Marker Text: Howard's Lick, (3 Mi. W.), or Lee White Sulphur Springs, was once owned by Gen. Henry "Light Horse Harry" Lee of Revolutionary War fame. It was owned later by Charles Carter Lee, brother of the beloved Gen. Robert E. Lee.
(Reverse Side) Here John Jackson and wife, great-grandparents of Gen. "Stonewall" Jackson, settled about 1750 and here was born Edward Jackson, grandfather of the great military genius, before the family moved to the Buckhannon River.
Location: On WV Route 259, just north of Mathias, WV north of the turn off for Lost River State Park. Erected by the West Virginia Department of Culture and History in 1980.
Thomas “Stonewall” Jonathan Jackson was the great-grandson of John Jackson and Elizabeth Cummins (also known as Elizabeth Comings and Elizabeth Needles). John Jackson was a Protestant who moved to the American Colonies from Coleraine, County Londonderry, Ireland. While living in London, he was convicted of the capital crime of larceny for stealing £170; the judge at the Old Bailey sentenced him to a seven-year indenture in America. Elizabeth, a strong, blonde woman over 6 feet (1.8 m) tall, born in London, was also convicted of larceny in an unrelated case for stealing 19 pieces of silver, jewelry, and fine lace, and received a similar sentence. They both were transported on the prison ship Litchfield, which departed London in May 1749 with 150 convicts. John and Elizabeth met on board and were in love by the time the ship arrived at Annapolis, Maryland. Although they were sent to different locations in Maryland for their indentures, the couple married in July 1755.
Lee White Sulphur Spring at Lost River State Park. Spring under the shelter. Click any photo to enlarge.
The family migrated west across the Blue Ridge Mountains to settle in this valley in present day Hardy County, WV in 1758. In 1770, they moved further west to the Tygart Valley. To read a more detailed description of Howard's Lick and the Jackson family you can visit this link at the West Virginia Archives and History web site
Legendary Confederate General Robert E. Lee's family also had a presence here in the valley in what was called “Lee White Sulphur Springs” an attempt to start of a health resort was began, but the original name of “Howard's Lick” was retained by the early settlers of the area.
Lee Cabin in Lost River State Park, photo taken from the location of the spring in photo above.
John Howard and his son came into this area by way of the Lost River valley, then followed the stream known as Howard’s Lick Run to the spring and made camp at the deer lick thereby giving their name to this location. Their first view of the beauty of South Branch of the Lost River Valley was from the top of the mountain that also bears their name. This area was part of Lord Fairfax's Northern Neck of Virginia land grant and after exploring this area John Howard and his son went to Loudon to report their discoveries to Lord Fairfax.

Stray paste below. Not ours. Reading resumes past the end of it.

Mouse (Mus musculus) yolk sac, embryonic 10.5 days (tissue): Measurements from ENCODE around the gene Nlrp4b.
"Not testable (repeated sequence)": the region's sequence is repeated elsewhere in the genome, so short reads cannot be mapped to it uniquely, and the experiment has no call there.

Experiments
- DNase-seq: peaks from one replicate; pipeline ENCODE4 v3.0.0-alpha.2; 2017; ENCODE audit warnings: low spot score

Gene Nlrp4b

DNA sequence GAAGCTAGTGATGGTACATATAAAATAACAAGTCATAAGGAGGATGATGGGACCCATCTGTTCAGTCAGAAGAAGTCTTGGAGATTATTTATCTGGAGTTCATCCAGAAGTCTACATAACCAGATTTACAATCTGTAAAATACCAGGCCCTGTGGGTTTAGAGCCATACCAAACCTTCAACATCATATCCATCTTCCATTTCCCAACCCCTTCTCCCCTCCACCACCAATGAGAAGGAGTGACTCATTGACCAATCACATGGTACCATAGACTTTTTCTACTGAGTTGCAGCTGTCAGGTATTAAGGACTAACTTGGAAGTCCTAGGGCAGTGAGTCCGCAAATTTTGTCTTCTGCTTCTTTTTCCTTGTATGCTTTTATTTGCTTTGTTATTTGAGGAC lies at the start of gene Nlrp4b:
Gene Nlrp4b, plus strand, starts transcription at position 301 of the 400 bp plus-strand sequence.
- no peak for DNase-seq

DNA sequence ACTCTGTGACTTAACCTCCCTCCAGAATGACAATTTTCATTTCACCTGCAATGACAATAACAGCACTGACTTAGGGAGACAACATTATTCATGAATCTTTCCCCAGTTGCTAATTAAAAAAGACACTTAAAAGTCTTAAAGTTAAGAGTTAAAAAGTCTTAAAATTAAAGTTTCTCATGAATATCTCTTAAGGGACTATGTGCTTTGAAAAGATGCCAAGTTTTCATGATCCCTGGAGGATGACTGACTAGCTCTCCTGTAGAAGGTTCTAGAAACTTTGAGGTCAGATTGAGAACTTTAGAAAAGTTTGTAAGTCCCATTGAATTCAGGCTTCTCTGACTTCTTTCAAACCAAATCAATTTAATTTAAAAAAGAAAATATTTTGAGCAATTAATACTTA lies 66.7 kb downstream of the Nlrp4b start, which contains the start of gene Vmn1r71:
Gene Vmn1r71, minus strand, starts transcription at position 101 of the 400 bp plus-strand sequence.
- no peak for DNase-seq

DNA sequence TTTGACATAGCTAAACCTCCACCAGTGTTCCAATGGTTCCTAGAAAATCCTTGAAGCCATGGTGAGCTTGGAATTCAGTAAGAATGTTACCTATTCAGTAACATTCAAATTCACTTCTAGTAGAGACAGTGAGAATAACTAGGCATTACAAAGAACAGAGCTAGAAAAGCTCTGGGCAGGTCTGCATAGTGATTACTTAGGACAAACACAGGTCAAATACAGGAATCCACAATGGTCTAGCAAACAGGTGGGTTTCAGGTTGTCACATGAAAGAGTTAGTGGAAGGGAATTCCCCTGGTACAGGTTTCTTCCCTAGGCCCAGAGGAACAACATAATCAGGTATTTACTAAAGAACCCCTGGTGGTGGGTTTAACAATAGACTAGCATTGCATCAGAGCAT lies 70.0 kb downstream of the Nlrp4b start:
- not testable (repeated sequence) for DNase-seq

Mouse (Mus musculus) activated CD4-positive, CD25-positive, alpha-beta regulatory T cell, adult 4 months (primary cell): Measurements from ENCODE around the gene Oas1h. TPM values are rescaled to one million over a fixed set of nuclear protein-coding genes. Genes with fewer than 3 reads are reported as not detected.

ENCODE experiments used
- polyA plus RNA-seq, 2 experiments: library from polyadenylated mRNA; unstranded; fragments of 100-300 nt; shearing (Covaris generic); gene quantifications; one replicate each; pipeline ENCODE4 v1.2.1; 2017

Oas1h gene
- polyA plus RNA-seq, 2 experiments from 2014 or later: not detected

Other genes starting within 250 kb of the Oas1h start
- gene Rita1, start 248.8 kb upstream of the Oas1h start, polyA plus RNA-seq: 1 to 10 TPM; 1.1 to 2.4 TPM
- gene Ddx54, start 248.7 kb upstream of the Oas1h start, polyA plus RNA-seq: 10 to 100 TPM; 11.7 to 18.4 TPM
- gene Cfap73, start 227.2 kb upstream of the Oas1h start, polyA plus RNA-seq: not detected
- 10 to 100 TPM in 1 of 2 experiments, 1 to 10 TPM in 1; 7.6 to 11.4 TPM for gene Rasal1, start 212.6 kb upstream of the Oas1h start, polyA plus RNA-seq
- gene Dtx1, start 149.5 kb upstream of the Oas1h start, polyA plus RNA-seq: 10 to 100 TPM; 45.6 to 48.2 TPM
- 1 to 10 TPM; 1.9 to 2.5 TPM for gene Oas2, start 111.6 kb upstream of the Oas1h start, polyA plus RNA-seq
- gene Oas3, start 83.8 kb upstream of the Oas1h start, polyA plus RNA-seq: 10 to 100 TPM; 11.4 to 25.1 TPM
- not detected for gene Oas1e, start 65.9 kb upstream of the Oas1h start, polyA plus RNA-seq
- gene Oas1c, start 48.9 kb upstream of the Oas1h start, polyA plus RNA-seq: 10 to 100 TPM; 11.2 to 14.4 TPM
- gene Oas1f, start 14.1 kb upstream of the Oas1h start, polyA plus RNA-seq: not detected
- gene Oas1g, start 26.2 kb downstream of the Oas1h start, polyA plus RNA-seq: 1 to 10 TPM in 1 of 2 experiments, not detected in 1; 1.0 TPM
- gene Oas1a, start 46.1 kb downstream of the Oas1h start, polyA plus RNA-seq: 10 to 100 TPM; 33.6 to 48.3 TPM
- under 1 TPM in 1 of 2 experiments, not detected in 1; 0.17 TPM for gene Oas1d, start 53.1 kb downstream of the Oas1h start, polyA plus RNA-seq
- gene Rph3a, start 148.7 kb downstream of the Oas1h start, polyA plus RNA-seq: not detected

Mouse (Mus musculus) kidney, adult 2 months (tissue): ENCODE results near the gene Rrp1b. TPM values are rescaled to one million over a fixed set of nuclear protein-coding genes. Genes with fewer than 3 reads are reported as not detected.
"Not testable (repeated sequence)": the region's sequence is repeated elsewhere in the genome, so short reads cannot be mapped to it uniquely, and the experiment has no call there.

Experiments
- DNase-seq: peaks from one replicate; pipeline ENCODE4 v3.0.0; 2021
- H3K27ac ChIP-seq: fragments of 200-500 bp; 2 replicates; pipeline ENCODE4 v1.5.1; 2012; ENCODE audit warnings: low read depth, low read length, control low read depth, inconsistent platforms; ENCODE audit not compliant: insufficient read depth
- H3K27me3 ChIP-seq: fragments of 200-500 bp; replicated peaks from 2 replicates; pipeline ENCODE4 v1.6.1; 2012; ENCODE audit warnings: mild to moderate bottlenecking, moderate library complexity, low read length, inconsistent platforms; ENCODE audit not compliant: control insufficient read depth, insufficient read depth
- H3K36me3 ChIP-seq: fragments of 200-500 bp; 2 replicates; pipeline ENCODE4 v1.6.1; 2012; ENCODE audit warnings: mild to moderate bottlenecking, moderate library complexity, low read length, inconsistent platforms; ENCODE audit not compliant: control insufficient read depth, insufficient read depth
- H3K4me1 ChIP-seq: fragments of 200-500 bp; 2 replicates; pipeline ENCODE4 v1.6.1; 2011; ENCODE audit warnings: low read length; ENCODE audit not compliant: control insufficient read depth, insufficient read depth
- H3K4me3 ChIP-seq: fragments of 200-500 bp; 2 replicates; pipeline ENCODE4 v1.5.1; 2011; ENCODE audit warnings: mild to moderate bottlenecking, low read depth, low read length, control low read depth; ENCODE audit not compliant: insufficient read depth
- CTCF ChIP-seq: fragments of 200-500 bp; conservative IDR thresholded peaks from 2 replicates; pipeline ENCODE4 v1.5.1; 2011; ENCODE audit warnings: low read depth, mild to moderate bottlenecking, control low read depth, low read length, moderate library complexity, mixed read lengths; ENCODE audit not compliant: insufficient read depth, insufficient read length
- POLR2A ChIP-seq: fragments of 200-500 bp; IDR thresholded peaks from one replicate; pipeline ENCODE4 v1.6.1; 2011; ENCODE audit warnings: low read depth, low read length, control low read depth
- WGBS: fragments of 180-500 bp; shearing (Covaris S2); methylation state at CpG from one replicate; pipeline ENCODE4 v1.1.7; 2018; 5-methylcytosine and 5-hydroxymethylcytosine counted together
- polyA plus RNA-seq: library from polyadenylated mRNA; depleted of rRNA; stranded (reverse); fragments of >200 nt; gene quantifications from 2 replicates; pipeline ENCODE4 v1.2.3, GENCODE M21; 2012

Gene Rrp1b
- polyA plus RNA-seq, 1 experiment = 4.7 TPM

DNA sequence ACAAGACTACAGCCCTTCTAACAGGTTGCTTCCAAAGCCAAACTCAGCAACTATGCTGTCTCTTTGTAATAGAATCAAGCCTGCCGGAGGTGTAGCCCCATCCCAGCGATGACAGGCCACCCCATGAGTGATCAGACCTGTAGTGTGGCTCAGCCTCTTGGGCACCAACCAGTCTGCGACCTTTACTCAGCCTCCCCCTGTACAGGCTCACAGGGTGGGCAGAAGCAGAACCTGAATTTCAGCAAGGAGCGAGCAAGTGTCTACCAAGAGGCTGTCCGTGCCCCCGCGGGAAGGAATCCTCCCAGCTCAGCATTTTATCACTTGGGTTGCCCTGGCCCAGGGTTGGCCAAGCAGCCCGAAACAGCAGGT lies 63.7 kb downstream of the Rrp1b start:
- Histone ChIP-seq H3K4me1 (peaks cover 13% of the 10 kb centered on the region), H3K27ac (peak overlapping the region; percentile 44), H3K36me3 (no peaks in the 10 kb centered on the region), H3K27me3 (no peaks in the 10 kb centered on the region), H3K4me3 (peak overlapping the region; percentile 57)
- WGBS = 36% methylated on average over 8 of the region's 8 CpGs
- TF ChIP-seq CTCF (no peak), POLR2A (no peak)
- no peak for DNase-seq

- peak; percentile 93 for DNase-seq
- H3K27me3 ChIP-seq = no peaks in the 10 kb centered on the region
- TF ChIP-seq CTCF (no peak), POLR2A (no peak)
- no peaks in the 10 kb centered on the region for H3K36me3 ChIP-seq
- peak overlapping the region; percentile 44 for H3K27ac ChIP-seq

A portion of the Springs property along Howard's Lick Run was conveyed to General Henry Lee (Light Horse Harry Lee) of Revolutionary fame by the Commonwealth of Virginia, 1796. Gen. Lee’s fame also rests on the memorable words used in his eulogy of George Washington: “First in war, first in peace, first in the hearts of his countrymen.” Henry Lee built a log cabin near the Lee White Sulphur Springs to use as a summer retreat from the heat of their eastern Virginia home. The cabin still stands within the boundary of Lost River State Park and is an historic museum, known as Lee Cabin. It was built about 1800, and is a two-story, frame and hewn-log structure.
Another view of the Lee Cabin.
The Lee family also incorporated a portion of the land it under the name of Soda Springs Company in order to establish a resort based on the medicinal qualities of the water, but this effort eventually failed years later. The property remained in the Lee family until 1879. The State of West Virginia acquired the property, cabin and spring in the 1930's as a portion of Lost River State Park. The Lee Cabin was listed on the National Register of Historic Places in 1974.
At the time of Henry “Light Horse Harry” Lee's death in 1818, his four sons inherited a vast area of land including his possessions in Hardy county. Charles Carter Lee’s three brothers conveyed their interests in immense tracts of land to him, including 18 tracts in Hardy and Shenandoah counties. Charles Carter Lee, oldest full brother of General Robert E. Lee, came into possession of thousands of acres of forest land that had become a burden to his brothers.
Marker as seen looking north on Route 259.
Mr. H. S. Carr, who owned later own the property described Lee White Sulphur Spring: “The waters, of the purest white sulphur, rise from a bed of solid rock, and are of a temperature unequalled by any other sulphur springs, being uniformly 52 degree Fahrenheit at all seasons of the year – ten degrees colder than the Greenbrier White Sulphur Springs. By analysis they are shown to be medicinally superior to the Greenbrier White, containing no lime and a larger per cent of soda than any other sulphur spring known in Virginia.”